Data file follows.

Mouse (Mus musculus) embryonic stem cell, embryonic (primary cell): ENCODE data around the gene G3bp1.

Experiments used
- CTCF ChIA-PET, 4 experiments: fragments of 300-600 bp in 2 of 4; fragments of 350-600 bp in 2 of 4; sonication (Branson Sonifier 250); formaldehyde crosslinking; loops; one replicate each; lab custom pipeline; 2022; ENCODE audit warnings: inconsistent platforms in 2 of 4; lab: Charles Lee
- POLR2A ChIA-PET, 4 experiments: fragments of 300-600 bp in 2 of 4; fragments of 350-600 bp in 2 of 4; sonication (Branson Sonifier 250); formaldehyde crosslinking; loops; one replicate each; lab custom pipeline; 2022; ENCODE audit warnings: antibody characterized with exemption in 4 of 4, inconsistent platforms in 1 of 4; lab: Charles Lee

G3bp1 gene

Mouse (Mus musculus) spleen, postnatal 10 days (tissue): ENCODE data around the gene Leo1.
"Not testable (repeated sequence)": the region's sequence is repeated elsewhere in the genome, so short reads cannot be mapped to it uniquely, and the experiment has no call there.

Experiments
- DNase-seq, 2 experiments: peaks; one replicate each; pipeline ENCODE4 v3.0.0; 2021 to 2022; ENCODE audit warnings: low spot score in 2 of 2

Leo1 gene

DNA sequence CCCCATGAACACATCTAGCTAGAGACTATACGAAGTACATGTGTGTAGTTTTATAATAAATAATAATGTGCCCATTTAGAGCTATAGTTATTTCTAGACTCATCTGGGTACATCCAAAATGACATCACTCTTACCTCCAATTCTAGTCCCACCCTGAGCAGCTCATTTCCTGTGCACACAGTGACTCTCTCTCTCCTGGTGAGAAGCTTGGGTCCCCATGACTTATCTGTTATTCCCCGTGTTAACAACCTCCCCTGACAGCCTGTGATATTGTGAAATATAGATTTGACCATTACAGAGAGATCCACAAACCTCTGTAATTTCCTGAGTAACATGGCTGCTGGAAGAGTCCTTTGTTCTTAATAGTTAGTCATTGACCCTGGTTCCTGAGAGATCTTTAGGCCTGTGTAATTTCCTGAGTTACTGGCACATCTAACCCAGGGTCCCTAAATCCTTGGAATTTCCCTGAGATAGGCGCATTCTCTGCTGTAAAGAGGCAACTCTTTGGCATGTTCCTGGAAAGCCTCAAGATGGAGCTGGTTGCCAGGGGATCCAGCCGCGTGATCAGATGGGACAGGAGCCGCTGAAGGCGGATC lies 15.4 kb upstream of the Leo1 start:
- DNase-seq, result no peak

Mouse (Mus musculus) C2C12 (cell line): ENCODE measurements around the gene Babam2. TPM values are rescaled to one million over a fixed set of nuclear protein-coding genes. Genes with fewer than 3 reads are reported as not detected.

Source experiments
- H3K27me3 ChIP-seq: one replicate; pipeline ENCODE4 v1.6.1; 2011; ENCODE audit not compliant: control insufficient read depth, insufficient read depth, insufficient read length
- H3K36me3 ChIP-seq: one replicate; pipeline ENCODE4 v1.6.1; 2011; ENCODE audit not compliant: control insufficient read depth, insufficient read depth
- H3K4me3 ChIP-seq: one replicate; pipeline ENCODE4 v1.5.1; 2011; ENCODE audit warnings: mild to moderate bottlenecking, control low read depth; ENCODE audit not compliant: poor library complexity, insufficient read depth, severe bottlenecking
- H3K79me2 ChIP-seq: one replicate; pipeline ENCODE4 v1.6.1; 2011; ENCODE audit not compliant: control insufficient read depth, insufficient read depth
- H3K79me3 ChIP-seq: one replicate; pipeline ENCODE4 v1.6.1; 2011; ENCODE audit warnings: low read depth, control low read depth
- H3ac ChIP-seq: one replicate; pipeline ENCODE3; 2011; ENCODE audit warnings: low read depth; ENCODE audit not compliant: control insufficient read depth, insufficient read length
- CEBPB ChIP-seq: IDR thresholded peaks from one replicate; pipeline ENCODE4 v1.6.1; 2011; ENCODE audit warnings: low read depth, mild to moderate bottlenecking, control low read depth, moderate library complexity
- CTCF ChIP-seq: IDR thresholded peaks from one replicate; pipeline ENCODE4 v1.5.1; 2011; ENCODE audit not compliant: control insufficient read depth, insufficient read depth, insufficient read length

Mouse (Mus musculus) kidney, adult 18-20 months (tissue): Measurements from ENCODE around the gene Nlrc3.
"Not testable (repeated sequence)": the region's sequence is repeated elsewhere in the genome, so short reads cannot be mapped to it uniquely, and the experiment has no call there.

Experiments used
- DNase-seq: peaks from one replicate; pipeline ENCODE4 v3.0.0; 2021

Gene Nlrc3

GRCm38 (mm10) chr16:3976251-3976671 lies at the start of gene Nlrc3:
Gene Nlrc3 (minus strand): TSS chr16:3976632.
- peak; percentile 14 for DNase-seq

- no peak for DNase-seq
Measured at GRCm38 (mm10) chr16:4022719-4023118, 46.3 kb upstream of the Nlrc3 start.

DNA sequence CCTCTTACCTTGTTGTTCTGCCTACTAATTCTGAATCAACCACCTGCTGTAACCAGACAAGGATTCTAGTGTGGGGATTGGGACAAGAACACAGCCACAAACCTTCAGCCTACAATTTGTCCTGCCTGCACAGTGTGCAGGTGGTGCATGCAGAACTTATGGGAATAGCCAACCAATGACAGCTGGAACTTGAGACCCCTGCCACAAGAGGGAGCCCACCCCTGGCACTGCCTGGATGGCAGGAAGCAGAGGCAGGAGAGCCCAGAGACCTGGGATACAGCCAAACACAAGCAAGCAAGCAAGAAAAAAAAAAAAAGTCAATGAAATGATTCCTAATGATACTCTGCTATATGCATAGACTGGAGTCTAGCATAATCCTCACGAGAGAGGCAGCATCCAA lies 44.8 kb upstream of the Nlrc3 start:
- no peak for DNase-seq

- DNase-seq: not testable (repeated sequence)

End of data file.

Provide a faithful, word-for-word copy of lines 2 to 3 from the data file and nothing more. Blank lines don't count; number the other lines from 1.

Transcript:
Experiments used
- CTCF ChIA-PET, 4 experiments: fragments of 300-600 bp in 2 of 4; fragments of 350-600 bp in 2 of 4; sonication (Branson Sonifier 250); formaldehyde crosslinking; loops; one replicate each; lab custom pipeline; 2022; ENCODE audit warnings: inconsistent platforms in 2 of 4; lab: Charles Lee